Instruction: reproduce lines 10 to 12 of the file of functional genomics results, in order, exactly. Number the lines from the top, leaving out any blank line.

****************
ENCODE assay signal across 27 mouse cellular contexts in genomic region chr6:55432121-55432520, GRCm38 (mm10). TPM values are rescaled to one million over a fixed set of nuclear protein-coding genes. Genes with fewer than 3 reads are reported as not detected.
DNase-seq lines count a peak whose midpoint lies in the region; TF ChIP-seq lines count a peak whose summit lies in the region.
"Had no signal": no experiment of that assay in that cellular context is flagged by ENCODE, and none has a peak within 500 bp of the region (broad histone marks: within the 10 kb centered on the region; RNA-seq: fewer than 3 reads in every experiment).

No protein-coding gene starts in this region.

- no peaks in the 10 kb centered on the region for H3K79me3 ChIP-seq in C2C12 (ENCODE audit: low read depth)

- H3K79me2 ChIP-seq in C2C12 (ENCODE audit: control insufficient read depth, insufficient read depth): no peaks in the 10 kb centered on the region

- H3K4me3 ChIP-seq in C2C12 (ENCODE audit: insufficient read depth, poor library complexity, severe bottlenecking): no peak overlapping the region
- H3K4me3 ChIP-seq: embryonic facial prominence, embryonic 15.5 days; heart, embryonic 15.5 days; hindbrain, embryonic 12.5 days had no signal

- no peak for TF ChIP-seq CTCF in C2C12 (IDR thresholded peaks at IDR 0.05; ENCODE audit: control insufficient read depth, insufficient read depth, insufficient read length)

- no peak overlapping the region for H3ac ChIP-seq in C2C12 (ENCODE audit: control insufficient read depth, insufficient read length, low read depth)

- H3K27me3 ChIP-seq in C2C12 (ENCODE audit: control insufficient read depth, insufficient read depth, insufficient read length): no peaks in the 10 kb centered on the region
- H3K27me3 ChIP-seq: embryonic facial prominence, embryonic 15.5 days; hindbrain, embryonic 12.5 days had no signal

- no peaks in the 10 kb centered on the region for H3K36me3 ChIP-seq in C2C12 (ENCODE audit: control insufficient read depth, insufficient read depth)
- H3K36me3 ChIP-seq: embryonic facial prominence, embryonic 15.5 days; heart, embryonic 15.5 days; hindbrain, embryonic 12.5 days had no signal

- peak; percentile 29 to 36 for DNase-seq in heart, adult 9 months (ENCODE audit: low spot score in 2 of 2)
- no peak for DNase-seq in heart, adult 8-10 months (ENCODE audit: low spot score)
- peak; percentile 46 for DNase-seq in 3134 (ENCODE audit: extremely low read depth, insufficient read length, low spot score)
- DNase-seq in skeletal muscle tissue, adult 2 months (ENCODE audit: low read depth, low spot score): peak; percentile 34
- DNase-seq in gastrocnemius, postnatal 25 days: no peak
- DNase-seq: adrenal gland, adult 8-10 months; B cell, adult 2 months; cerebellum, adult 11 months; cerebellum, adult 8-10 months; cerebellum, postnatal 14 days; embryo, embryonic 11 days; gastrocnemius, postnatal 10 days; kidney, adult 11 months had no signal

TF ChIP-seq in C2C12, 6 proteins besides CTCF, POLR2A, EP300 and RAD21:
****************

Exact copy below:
- no peak overlapping the region for H3ac ChIP-seq in C2C12 (ENCODE audit: control insufficient read depth, insufficient read length, low read depth)

- H3K27me3 ChIP-seq in C2C12 (ENCODE audit: control insufficient read depth, insufficient read depth, insufficient read length): no peaks in the 10 kb centered on the region
- H3K27me3 ChIP-seq: embryonic facial prominence, embryonic 15.5 days; hindbrain, embryonic 12.5 days had no signal